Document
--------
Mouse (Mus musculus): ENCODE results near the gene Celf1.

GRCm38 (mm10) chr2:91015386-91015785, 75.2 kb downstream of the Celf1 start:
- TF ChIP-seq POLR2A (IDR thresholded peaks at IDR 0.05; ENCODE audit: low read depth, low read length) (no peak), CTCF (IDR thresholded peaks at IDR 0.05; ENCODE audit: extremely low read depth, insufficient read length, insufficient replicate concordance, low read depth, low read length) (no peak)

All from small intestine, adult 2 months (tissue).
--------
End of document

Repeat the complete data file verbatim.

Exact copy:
Mouse (Mus musculus): ENCODE results near the gene Celf1.

GRCm38 (mm10) chr2:91015386-91015785, 75.2 kb downstream of the Celf1 start:
- TF ChIP-seq POLR2A (IDR thresholded peaks at IDR 0.05; ENCODE audit: low read depth, low read length) (no peak), CTCF (IDR thresholded peaks at IDR 0.05; ENCODE audit: extremely low read depth, insufficient read length, insufficient replicate concordance, low read depth, low read length) (no peak)

All from small intestine, adult 2 months (tissue).